Tuesday, 7 July 2015

Why Do Writers Love Reviews So Much?

Reviews are the something of a holy grail quest for authors - particularly those in the early stages of their career.  They crave them, obsess about them, read them even when they shouldn't.  Even after a number of positive reviews, they still want more!  It seems there are never enough.

Of course, for most readers, the couple of minutes it takes to post a  review doesn't feel important or necessary when there are other things to do (and other books to read).  Before I had a book out, I was the same.  I'd bought the book, I'd enjoyed it, what more could be expected of me?  Posting a review seemed a bit of a hassle.  I would tell my friends if I particularly liked a book, and chances were good they would buy, read, and enjoy it too.  That seemed pretty good.

So why are authors anxious to get more and more reviews?  Are they really so desperate for approval?

Short answer: yes.  Yes, we are!  Writing a book is an intensely personal and isolated process.  Putting that work out in the world for public consumption is exposing.  Hearing that a reader enjoyed that work is hugely validating and motivational.  Everyone likes to know their work has been appreciated.  It might just be what the author needs that day to keep writing.

But it's more than that.

No matter what tools are available in social media, Amazon, paid advertising, etc, it all boils down to this: The best and most effective way to promote a book is good word of mouth.  That means customer reviews. They impact potential readers individually, and they impact other promotional opportunities. As an author, nothing else we do matters nearly as much to the sales of our book - and it's not us that does it!

"But wait," you say.  "Surely writing a good book matters more?"  Yes, in that without a good book to start with, those reviews are going to be bad ones.  But a brilliant book with no reviews will still not sell because no one is talking about it.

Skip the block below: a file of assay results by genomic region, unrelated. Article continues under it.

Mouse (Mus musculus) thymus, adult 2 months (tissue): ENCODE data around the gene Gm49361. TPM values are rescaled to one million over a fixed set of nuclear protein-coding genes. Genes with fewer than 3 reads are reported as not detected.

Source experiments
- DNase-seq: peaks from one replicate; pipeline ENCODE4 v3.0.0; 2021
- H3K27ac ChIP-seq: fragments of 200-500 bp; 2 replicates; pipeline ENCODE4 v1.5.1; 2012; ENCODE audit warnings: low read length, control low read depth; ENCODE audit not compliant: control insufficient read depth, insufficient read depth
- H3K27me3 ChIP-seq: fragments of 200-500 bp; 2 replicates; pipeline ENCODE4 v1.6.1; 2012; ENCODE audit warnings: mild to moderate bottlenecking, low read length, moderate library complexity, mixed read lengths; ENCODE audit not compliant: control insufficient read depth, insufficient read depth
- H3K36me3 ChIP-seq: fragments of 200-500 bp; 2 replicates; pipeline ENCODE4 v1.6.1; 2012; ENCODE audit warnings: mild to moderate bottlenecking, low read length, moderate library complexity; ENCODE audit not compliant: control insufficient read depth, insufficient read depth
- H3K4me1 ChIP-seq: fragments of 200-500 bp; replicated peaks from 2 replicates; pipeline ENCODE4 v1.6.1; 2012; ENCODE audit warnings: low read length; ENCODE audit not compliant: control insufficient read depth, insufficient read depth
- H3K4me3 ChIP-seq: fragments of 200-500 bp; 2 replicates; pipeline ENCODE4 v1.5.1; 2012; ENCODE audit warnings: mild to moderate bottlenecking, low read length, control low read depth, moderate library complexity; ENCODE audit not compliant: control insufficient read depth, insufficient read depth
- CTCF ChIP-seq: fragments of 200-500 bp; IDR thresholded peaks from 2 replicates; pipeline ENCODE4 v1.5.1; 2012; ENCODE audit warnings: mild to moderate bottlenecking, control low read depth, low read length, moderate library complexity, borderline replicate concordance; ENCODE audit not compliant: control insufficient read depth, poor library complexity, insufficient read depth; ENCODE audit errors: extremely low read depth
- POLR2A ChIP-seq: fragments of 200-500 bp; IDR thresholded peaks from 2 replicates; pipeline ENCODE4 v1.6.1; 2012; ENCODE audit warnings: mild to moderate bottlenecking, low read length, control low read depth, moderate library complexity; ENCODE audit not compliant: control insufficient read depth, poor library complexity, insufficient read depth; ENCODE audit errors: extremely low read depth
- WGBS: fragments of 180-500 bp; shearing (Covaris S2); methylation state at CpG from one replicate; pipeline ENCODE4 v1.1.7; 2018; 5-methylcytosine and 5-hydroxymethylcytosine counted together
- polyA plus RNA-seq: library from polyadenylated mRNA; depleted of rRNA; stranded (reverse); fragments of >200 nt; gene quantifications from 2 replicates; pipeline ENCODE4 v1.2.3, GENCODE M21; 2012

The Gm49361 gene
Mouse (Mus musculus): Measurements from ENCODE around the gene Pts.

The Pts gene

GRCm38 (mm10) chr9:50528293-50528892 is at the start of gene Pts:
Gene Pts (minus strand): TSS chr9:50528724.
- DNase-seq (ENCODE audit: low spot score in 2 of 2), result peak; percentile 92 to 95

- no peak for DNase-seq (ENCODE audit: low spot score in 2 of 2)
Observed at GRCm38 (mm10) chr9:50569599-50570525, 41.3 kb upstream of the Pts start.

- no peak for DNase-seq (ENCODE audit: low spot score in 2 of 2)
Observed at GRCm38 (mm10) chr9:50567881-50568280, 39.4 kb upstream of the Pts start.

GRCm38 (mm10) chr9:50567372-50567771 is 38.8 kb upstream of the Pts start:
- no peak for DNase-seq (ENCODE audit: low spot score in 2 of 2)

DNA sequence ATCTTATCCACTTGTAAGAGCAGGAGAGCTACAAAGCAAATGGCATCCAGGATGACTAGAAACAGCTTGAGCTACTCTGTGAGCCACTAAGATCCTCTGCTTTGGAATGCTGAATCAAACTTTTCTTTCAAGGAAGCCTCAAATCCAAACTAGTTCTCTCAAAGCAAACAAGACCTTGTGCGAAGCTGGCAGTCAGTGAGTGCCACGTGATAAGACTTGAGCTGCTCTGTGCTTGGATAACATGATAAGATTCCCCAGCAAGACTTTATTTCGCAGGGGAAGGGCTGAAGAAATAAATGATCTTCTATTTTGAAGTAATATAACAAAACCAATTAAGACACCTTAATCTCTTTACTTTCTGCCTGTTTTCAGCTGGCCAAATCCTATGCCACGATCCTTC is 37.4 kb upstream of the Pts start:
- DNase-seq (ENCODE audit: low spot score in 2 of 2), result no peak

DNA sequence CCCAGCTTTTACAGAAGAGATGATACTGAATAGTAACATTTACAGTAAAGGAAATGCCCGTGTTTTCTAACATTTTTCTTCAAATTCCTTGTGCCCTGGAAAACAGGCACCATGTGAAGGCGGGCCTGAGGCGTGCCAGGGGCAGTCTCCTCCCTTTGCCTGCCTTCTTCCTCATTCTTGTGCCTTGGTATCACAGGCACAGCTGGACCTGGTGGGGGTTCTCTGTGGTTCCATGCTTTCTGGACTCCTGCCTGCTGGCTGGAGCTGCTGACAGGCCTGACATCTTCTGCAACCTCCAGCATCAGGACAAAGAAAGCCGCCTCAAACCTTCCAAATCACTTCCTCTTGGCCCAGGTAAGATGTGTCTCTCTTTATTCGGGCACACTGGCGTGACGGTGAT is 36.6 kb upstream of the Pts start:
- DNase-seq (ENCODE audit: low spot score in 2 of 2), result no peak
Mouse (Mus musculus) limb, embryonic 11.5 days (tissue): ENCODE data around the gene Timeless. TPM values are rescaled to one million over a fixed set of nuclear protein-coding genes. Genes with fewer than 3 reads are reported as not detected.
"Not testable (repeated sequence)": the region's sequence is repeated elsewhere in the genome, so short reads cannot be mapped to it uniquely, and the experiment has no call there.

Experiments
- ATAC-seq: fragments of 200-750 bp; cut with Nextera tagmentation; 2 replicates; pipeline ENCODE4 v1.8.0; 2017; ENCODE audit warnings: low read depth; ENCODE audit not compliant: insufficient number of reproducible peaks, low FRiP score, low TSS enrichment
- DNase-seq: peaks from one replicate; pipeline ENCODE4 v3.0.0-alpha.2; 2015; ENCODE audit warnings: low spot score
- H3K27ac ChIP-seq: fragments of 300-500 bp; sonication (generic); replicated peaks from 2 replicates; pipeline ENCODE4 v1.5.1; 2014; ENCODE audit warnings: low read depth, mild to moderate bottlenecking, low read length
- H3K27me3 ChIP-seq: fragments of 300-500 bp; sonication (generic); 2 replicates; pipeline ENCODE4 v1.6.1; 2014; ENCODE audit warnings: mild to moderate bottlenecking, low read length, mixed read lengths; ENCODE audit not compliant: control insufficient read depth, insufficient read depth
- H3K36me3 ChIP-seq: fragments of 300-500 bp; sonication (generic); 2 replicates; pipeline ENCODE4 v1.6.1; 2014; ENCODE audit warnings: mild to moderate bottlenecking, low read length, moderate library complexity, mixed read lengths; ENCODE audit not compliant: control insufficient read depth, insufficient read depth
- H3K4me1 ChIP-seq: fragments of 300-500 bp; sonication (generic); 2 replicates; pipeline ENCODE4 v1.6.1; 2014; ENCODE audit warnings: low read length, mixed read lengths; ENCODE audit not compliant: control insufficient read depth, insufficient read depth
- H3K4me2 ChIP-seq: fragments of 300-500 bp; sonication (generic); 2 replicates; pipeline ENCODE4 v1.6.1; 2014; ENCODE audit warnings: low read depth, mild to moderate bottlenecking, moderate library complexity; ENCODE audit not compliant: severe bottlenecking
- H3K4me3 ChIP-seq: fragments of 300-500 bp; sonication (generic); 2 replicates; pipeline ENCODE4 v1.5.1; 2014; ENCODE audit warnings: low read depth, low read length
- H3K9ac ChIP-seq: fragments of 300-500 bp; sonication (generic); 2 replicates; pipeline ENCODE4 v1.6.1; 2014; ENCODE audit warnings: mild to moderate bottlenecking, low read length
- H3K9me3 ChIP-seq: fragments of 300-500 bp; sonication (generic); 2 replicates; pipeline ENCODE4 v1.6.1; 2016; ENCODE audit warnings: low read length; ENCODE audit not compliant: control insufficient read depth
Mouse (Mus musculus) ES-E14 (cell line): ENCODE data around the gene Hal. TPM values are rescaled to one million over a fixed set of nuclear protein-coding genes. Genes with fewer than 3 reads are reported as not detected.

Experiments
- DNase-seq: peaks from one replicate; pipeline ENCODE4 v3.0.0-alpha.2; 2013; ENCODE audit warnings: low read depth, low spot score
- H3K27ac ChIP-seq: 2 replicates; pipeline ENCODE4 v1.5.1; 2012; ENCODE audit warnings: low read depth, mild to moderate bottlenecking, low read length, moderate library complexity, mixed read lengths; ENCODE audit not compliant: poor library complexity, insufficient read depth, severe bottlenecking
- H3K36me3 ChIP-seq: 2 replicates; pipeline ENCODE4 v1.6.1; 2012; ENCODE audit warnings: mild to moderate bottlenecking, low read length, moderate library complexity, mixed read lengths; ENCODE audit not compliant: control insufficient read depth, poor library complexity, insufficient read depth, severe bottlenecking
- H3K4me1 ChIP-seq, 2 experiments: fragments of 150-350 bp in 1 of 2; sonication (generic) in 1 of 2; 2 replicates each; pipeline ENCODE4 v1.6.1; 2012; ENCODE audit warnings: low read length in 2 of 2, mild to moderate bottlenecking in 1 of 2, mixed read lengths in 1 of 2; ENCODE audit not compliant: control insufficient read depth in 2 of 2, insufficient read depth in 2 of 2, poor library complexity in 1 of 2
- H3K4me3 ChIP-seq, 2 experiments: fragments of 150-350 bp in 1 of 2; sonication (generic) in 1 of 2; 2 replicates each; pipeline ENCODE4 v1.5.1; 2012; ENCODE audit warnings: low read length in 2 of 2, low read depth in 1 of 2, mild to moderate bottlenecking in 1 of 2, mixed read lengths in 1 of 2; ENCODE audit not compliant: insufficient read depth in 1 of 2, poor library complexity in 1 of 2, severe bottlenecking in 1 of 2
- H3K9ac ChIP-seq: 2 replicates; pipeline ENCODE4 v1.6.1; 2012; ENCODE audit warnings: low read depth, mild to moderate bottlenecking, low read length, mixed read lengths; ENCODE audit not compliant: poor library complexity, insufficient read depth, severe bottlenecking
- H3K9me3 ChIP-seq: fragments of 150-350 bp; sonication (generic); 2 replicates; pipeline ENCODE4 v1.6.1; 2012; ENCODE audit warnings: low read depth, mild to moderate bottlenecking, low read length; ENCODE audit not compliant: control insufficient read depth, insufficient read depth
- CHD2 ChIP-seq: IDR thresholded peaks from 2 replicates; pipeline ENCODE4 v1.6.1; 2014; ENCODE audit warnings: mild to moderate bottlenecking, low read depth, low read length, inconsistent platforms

Potential readers look at reviews as part of their decision making process.  Posting a single review has ongoing impact on many many potential readers.  It is hugely beneficial and the more there are, the better the impact.  It's like financial investment - the more money you have to invest, the more you'll make from the interest.  You need money to make money...and you need reviews to sell books.

Reviews are also necessary for many other forms of book promotion.  Sites such as BookBub check Amazon customer reviews when deciding which books they will promote.  Without reviews, an author's promotional options are limited.

Even a less positive review helps.  Readers sometimes don't like to post because they think they'll be attacked for their opinions and sometimes that has been true.  But even a less positive review has value for an author.  The trick is to keep a review for a book you didn't like specific, respectful, and about the work itself, not the person who wrote it.  Also, think about what the intent of the book is and rate it for what it is - there's no point complaining that a serious drama story is not funny enough or that a horror didn't have romance.  Rate it fairly, according to its genre.  A sensible author knows that not every reader will love every book.

 Leaving a review need only take a couple of minutes but the impact on an author's career is huge. So if you liked a book, give that couple of minutes to post your thoughts about it.  They'll love you for it.

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